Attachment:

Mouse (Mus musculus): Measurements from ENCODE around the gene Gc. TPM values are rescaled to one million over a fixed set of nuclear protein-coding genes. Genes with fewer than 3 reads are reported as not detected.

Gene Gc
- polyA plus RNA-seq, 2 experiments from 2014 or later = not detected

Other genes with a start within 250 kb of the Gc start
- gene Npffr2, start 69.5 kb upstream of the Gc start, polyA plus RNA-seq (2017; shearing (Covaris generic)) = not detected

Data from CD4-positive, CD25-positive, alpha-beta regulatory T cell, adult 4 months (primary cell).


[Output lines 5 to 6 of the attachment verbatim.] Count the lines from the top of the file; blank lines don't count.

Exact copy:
- gene Npffr2, start 69.5 kb upstream of the Gc start, polyA plus RNA-seq (2017; shearing (Covaris generic)) = not detected

Data from CD4-positive, CD25-positive, alpha-beta regulatory T cell, adult 4 months (primary cell).